Join Date
    Oct 2010
    Posts
    28,167
    Post Thanks / Like

    Re: Training of describing the consonants and the vowels

    Quote Originally Posted by thatone View Post
    No, the COD approximates to the closest vowel. That website uses precise transcriptions. And I don't see any [e] or anything close to it in RP.
    The COD does not 'approximate to the closest vowel'. It uses a symbol, which the phonetics editor has chosen, to represent the phoneme, This phoneme has many slightly different forms - the vowel in bet, for example is shorter than the vowel in bed, and my vowel in both words is almost certainly not exactly the same as yours.

    When a trained phonetician produces a narrow transcruption of the English word bed pronounced by me, any trained phonetician in the world will be able to produce that word almost exactly as I said it. However, if I give the phonemic transcription /bed/ (or, if I am using different symbols, /bɛd/) then you have only a rough idea of the sound. You know, for example, that most British speakers will use the same vowel that we use in said,head,any,leisure,leopard; you also know that it is a different vowel from the one we used in term, the, pretty, there, me, etc.

    When we use the IPA symbols to transcribe phonetically, each symbol denotes one precisely defined sound. When we transcribe phonemically, we can use any symbol we wish, so long as we explain what symbols we are using for what sounds. In practice, most writers use an IPA symbol for a sound close to the phoneme they are transcribing, but many modify with some degree of romanisation - using a letter from their own alphabet which is readily understood. That is why many British writers use /e/ for the bed vowel; most use /r/, when /] is actually the closest IPA sound to the phoneme heaard inred and arrow.

    For most speakers of BrE there is no exact [e] or [ɛ] vowel. Even if there were, we would be under no obligation to use the IPA symbol in phonemeic transcription.

  7. #17
    thatone is offline Member
    • Member Info
      • Member Type:
      • Other
      • Native Language:
      • Italian
      • Home Country:
      • Italy
      • Current Location:
      • Italy
    Join Date
    Aug 2010
    Posts
    139
    Post Thanks / Like

    Re: Training of describing the consonants and the vowels

    But then by that logic I could use any kind of symbol as long as I make it clear what it means. I could use /e/ for the vowel in caught, because hey, there's no exact IPA symbol for that vowel.
    But, since we have agreed to use the IPA alphabet it's better to stick to transcriptions that are both simple and accurate. I can't agree to use /e/ for bed and then /eɪ/ for say, because of the implication it carries. If typing /ɛ/ is so hard then let's agree on using some other alphabet that contains only the characters on your keyboard, like SAMPA.

  8. #18
    5jj's Avatar
    5jj is offline VIP Member
    • Member Info
      • Member Type:
      • Retired English Teacher
      • Native Language:
      • British English
      • Home Country:
      • England
      • Current Location:
      • Czech Republic
    Join Date
    Oct 2010
    Posts
    28,167
    Post Thanks / Like

    Re: Training of describing the consonants and the vowels

    Quote Originally Posted by thatone View Post
    But then by that logic I could use any kind of symbol as long as I make it clear what it means. I could use /e/ for the vowel in caught, because hey, there's no exact IPA symbol for that vowel.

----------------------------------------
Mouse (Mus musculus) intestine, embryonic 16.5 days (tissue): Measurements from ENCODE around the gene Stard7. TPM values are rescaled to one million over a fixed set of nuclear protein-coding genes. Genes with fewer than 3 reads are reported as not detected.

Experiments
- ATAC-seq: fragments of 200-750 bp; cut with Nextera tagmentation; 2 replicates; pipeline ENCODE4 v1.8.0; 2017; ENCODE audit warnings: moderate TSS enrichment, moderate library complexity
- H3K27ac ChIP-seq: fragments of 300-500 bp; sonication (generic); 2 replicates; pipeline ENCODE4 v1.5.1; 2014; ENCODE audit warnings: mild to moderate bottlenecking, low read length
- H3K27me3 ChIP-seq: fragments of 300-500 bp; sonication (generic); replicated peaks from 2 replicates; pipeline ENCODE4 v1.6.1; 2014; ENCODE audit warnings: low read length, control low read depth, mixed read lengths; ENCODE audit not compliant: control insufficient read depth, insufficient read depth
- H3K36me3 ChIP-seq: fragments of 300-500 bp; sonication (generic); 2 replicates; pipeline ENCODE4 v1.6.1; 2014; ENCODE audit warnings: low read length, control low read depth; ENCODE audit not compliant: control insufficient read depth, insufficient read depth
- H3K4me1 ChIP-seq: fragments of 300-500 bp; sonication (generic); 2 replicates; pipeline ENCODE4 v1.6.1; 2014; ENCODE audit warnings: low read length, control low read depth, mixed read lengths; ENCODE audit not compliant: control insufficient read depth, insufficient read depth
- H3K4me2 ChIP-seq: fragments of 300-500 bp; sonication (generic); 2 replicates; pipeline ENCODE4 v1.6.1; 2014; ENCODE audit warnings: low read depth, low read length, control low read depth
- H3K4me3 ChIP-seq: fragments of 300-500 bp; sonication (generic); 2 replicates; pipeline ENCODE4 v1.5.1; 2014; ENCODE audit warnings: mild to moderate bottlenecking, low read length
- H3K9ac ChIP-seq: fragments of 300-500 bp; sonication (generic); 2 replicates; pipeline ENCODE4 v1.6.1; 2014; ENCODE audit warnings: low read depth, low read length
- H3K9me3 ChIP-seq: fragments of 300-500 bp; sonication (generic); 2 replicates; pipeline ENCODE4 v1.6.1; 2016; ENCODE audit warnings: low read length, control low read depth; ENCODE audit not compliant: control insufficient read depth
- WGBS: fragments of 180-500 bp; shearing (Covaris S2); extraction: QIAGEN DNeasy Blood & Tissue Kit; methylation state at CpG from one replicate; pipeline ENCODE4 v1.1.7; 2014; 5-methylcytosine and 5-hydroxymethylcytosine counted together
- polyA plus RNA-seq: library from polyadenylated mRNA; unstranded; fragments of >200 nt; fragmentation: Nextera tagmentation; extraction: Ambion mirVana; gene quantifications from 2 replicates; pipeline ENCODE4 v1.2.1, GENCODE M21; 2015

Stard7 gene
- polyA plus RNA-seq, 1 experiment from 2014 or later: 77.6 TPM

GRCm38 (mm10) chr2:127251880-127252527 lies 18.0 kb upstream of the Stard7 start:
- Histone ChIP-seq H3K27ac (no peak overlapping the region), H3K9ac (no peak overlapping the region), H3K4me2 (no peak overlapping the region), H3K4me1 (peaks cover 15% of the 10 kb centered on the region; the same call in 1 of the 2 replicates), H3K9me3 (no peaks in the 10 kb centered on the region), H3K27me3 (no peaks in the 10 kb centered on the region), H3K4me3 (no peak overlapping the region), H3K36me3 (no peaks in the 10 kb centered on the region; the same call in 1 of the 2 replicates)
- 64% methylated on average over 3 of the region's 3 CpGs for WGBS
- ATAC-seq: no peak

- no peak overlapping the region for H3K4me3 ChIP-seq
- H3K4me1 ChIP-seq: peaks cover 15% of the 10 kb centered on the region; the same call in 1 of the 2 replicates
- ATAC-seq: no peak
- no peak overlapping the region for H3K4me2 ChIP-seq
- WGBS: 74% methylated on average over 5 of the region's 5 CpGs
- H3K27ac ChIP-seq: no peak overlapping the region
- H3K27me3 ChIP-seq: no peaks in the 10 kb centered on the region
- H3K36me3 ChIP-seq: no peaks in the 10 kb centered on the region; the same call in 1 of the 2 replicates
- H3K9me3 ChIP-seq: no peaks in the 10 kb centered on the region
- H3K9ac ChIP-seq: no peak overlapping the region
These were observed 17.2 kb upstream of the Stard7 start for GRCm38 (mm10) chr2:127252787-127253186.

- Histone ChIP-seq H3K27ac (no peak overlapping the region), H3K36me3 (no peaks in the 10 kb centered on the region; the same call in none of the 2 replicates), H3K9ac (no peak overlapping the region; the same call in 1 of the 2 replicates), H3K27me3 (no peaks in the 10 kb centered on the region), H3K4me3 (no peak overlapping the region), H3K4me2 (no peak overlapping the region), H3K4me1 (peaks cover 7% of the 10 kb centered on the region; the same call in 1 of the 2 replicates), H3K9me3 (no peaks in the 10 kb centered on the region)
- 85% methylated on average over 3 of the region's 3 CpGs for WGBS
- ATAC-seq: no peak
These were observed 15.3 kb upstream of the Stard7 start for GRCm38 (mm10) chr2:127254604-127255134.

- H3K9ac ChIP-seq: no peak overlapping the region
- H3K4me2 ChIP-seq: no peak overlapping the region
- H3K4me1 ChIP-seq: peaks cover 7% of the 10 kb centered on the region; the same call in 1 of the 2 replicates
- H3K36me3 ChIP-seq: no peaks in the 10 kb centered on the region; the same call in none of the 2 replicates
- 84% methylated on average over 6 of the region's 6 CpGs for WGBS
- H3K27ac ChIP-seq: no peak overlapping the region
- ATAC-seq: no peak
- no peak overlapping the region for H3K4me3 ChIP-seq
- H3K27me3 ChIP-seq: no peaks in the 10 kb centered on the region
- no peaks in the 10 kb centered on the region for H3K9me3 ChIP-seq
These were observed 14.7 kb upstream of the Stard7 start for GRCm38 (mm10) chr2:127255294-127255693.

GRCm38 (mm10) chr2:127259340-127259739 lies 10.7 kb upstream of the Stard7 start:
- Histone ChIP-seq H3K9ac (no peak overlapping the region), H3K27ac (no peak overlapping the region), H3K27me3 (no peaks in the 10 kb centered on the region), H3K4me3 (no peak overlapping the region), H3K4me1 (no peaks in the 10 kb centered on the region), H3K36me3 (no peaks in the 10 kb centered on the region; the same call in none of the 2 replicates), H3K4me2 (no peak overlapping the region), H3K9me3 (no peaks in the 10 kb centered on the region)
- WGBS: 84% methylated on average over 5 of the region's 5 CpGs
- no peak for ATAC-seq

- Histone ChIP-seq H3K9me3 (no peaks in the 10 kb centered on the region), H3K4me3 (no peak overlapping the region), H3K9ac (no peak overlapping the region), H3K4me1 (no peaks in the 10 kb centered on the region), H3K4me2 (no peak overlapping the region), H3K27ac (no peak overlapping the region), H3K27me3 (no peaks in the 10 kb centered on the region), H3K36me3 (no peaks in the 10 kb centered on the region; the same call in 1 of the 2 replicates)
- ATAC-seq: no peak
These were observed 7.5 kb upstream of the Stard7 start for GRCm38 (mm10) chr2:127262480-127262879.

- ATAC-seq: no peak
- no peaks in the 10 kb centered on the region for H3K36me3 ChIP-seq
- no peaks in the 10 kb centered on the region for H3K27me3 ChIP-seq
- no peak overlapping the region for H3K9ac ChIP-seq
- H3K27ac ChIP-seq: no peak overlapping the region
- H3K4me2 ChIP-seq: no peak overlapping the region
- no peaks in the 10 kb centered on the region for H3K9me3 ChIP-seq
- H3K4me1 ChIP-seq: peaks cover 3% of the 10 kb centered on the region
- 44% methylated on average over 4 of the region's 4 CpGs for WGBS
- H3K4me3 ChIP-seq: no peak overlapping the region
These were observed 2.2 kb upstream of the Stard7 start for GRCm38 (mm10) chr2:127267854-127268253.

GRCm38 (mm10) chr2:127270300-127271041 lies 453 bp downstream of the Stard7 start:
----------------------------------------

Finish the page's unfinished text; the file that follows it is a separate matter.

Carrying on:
Yes you could.

    But, since we have agreed to use the IPA alphabet it's better to stick to transcriptions that are both simple and accurate.
    We haven't agreed to do this. Dictionaries use different systems - that's why it is vital to look at each dictonary's guide to pronunciation.

    I can't agree to use /e/ for bed and then /eɪ/ for say, because of the implication it carries.
    Lots of dictionaries do, with no problems

    If typing /ɛ/ is so hard then let's agree on using some other alphabet that contains only the characters on your keyboard, like SAMPA.
    Actually, SAMPA uses quite a few IPA symbols that are not on the standard keyboard.
    There is a great deal of discussion among phoneticians about which symbols are most suitable for phonemes, and the discussion can get quite heated, as it did when the COD moved to /ɛ/ for the sound we are talking about. Because different features are important to different writers, each writer remains free to use the system s/he prefers, though one imagines that anyone coming up with a system in which /e/ represented the vowel in caught, would not have many followers.

    In narrow phonetic transcription, the IPA symbols and diacritics are tightly defined. In phonemic transcription we use the system that suits us best.

Page 2 of 2 FirstFirst 1 2

Similar Threads

  1. which are longer consonants or vowels?
    By Over the top in forum Pronunciation and Phonetics
    Replies: 1
    Last Post: 05-Jul-2010, 15:12
  2. Vowels vs Consonants
    By anupumh in forum Pronunciation and Phonetics
    Replies: 1
    Last Post: 24-Aug-2009, 05:44
  3. Describing Vowels
    By anupumh in forum Pronunciation and Phonetics
    Replies: 1
    Last Post: 22-Aug-2009, 19:41
  4. vowels and consonants
    By jasmine-d in forum Ask a Teacher
    Replies: 2
    Last Post: 18-Jun-2008, 06:46
  5. Replies: 2
    Last Post: 16-Feb-2007, 03:54

Posting Permissions

  • You may not post new threads
  • You may not post replies
  • You may not post attachments
  • You may not edit your posts
  •